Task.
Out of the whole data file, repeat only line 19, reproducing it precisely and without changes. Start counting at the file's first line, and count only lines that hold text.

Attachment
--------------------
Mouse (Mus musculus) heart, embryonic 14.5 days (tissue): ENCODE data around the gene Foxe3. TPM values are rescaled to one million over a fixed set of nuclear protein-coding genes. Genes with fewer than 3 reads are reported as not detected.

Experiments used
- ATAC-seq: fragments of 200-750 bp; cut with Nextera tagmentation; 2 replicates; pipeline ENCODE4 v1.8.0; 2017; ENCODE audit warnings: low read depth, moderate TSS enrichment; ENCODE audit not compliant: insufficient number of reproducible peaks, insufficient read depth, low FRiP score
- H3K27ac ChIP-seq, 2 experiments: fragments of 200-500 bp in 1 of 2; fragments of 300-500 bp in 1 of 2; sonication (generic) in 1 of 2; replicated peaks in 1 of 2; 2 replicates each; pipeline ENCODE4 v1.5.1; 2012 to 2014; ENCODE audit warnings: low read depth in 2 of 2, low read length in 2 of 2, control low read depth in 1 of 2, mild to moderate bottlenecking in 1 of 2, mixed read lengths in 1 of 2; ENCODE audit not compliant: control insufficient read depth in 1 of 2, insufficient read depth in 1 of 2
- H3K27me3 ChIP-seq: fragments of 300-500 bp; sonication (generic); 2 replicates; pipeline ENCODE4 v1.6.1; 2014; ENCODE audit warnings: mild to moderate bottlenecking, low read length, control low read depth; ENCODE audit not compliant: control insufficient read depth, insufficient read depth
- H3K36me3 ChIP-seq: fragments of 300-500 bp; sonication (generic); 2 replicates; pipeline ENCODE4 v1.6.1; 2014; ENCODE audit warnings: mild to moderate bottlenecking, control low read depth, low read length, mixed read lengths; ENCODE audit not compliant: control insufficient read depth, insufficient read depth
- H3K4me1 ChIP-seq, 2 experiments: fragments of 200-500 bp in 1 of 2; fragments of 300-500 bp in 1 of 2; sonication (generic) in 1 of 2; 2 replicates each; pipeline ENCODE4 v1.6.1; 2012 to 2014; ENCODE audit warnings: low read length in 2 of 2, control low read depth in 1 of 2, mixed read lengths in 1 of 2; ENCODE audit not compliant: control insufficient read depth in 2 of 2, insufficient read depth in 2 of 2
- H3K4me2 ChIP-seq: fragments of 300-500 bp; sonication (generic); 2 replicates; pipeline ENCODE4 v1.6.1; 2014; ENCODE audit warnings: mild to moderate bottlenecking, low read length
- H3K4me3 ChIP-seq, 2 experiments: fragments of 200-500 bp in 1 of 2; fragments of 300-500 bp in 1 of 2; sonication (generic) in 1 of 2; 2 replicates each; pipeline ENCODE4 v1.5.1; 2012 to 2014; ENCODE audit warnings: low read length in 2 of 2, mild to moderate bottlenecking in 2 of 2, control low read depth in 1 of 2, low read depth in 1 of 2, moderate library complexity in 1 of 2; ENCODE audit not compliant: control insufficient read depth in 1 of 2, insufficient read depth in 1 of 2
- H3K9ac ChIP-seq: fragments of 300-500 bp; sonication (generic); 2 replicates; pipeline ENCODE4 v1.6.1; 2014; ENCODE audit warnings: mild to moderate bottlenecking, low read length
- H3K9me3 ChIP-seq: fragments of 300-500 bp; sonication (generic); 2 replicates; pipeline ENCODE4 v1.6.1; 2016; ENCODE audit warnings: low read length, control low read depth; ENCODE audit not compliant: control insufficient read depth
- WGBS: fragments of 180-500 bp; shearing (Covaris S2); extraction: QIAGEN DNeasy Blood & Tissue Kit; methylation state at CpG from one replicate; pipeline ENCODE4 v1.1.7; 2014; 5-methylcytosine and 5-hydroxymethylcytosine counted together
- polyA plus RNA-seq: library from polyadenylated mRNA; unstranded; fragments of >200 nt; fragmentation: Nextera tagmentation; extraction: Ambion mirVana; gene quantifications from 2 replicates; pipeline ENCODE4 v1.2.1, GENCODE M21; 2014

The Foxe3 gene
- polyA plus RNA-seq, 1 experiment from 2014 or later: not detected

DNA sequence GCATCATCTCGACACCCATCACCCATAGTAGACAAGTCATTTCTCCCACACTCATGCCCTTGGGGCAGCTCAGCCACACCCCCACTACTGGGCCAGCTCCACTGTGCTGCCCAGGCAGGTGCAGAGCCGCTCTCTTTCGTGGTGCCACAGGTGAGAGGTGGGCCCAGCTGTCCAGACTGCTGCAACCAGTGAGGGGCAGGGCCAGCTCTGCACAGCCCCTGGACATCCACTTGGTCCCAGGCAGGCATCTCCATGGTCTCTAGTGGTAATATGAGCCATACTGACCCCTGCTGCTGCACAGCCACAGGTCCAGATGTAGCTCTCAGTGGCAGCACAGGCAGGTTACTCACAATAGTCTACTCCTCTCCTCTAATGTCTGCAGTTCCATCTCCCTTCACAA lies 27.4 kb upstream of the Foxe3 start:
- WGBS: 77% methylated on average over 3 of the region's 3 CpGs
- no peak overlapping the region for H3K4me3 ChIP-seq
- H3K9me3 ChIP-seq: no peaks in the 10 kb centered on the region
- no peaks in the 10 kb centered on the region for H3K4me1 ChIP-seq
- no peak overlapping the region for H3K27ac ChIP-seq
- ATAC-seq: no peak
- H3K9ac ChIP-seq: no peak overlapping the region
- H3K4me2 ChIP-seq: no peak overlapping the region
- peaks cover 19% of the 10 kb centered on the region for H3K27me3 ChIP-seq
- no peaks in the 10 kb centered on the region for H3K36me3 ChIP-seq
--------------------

- H3K9me3 ChIP-seq: no peaks in the 10 kb centered on the region